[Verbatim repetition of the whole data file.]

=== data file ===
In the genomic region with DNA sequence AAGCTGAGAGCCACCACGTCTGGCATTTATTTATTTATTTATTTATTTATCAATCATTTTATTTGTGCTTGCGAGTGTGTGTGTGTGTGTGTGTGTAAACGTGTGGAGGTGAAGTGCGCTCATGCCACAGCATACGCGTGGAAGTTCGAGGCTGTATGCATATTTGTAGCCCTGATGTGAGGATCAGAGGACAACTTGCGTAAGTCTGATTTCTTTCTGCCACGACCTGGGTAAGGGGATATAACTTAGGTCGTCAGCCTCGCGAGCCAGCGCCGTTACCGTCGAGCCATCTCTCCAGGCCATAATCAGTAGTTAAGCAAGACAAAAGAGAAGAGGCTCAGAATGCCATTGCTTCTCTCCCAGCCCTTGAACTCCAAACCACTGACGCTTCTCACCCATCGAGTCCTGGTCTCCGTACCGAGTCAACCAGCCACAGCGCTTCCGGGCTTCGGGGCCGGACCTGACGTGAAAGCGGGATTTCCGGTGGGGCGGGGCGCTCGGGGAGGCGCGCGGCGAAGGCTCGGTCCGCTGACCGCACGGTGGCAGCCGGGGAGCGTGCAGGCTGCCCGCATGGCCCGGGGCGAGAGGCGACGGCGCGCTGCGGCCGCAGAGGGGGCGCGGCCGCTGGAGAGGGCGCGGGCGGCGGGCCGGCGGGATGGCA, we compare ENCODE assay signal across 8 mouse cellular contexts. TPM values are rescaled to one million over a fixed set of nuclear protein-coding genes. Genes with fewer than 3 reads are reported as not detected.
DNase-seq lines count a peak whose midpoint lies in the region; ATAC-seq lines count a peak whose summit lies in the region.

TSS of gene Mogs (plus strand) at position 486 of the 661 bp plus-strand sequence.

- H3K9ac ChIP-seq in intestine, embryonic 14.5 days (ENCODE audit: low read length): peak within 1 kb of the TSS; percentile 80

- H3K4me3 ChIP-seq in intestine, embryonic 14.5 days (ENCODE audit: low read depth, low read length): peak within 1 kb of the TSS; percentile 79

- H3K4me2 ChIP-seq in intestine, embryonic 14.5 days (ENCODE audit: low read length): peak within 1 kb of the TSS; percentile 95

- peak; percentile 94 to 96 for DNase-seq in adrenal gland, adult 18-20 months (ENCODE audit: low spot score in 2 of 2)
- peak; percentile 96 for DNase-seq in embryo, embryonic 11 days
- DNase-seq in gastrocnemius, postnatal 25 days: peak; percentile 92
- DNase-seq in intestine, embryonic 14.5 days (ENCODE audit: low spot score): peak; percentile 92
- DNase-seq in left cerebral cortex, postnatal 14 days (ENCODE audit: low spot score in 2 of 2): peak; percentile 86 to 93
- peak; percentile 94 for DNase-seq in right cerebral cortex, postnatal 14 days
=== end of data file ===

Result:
In the genomic region with DNA sequence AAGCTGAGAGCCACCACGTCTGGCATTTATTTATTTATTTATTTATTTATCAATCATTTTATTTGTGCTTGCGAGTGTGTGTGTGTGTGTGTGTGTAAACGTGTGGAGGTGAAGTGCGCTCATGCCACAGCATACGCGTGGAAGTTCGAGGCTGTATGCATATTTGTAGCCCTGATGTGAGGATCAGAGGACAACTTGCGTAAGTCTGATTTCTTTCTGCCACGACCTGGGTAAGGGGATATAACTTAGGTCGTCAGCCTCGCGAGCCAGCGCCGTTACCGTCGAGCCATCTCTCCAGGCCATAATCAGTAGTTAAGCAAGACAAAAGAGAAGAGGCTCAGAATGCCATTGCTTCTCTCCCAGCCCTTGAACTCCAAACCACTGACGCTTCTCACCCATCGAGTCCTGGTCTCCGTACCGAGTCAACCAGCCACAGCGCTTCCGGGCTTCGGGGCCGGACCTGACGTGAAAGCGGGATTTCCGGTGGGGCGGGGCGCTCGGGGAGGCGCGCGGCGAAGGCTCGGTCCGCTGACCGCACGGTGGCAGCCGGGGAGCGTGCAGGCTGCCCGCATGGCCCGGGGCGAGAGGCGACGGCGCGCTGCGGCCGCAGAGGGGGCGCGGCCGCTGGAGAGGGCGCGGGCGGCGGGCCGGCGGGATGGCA, we compare ENCODE assay signal across 8 mouse cellular contexts. TPM values are rescaled to one million over a fixed set of nuclear protein-coding genes. Genes with fewer than 3 reads are reported as not detected.
DNase-seq lines count a peak whose midpoint lies in the region; ATAC-seq lines count a peak whose summit lies in the region.

TSS of gene Mogs (plus strand) at position 486 of the 661 bp plus-strand sequence.

- H3K9ac ChIP-seq in intestine, embryonic 14.5 days (ENCODE audit: low read length): peak within 1 kb of the TSS; percentile 80

- H3K4me3 ChIP-seq in intestine, embryonic 14.5 days (ENCODE audit: low read depth, low read length): peak within 1 kb of the TSS; percentile 79

- H3K4me2 ChIP-seq in intestine, embryonic 14.5 days (ENCODE audit: low read length): peak within 1 kb of the TSS; percentile 95

- peak; percentile 94 to 96 for DNase-seq in adrenal gland, adult 18-20 months (ENCODE audit: low spot score in 2 of 2)
- peak; percentile 96 for DNase-seq in embryo, embryonic 11 days
- DNase-seq in gastrocnemius, postnatal 25 days: peak; percentile 92
- DNase-seq in intestine, embryonic 14.5 days (ENCODE audit: low spot score): peak; percentile 92
- DNase-seq in left cerebral cortex, postnatal 14 days (ENCODE audit: low spot score in 2 of 2): peak; percentile 86 to 93
- peak; percentile 94 for DNase-seq in right cerebral cortex, postnatal 14 days